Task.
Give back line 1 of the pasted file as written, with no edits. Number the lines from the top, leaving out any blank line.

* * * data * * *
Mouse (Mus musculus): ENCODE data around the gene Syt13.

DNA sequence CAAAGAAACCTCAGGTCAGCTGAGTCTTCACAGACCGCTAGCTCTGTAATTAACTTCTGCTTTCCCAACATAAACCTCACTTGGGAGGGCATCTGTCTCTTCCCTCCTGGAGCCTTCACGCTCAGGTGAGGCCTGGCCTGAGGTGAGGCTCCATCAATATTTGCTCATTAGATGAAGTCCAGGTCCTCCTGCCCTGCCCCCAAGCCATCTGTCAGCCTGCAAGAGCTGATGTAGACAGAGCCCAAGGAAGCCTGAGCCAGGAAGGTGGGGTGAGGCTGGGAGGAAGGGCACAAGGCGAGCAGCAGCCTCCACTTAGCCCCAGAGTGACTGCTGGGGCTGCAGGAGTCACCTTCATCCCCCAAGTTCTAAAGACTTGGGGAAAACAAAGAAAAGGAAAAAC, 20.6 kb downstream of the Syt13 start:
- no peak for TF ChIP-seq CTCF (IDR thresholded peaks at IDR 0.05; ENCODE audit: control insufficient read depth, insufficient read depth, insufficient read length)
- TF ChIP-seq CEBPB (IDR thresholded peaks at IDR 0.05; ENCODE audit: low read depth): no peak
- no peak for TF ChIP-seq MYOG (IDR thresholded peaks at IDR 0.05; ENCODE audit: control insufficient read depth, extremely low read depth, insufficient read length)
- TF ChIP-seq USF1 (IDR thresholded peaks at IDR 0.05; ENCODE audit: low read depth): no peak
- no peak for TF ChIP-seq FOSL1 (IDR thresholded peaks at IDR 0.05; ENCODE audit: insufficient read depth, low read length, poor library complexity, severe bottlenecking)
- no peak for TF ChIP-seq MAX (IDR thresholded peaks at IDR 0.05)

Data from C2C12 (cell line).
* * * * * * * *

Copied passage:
Mouse (Mus musculus): ENCODE data around the gene Syt13.